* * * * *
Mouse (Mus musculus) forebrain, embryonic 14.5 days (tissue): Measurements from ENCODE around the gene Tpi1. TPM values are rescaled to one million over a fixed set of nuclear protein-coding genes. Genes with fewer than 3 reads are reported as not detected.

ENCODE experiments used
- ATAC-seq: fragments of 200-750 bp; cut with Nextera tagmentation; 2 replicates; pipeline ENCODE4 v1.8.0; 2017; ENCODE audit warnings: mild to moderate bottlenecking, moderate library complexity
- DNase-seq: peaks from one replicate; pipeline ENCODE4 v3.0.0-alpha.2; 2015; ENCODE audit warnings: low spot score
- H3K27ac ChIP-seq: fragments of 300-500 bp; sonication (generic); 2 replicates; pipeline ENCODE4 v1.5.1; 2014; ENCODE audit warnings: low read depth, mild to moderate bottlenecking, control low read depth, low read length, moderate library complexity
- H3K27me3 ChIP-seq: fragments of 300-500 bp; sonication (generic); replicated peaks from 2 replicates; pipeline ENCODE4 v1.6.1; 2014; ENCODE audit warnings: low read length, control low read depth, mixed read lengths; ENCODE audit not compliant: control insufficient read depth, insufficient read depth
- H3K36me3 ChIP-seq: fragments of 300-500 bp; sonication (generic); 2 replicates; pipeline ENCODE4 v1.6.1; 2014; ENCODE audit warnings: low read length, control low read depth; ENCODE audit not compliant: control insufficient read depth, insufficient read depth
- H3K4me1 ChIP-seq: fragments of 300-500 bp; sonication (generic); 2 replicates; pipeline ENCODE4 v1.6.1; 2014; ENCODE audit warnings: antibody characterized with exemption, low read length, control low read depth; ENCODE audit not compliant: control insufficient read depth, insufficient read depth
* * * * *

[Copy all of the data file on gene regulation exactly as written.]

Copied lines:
Mouse (Mus musculus) forebrain, embryonic 14.5 days (tissue): Measurements from ENCODE around the gene Tpi1. TPM values are rescaled to one million over a fixed set of nuclear protein-coding genes. Genes with fewer than 3 reads are reported as not detected.

ENCODE experiments used
- ATAC-seq: fragments of 200-750 bp; cut with Nextera tagmentation; 2 replicates; pipeline ENCODE4 v1.8.0; 2017; ENCODE audit warnings: mild to moderate bottlenecking, moderate library complexity
- DNase-seq: peaks from one replicate; pipeline ENCODE4 v3.0.0-alpha.2; 2015; ENCODE audit warnings: low spot score
- H3K27ac ChIP-seq: fragments of 300-500 bp; sonication (generic); 2 replicates; pipeline ENCODE4 v1.5.1; 2014; ENCODE audit warnings: low read depth, mild to moderate bottlenecking, control low read depth, low read length, moderate library complexity
- H3K27me3 ChIP-seq: fragments of 300-500 bp; sonication (generic); replicated peaks from 2 replicates; pipeline ENCODE4 v1.6.1; 2014; ENCODE audit warnings: low read length, control low read depth, mixed read lengths; ENCODE audit not compliant: control insufficient read depth, insufficient read depth
- H3K36me3 ChIP-seq: fragments of 300-500 bp; sonication (generic); 2 replicates; pipeline ENCODE4 v1.6.1; 2014; ENCODE audit warnings: low read length, control low read depth; ENCODE audit not compliant: control insufficient read depth, insufficient read depth
- H3K4me1 ChIP-seq: fragments of 300-500 bp; sonication (generic); 2 replicates; pipeline ENCODE4 v1.6.1; 2014; ENCODE audit warnings: antibody characterized with exemption, low read length, control low read depth; ENCODE audit not compliant: control insufficient read depth, insufficient read depth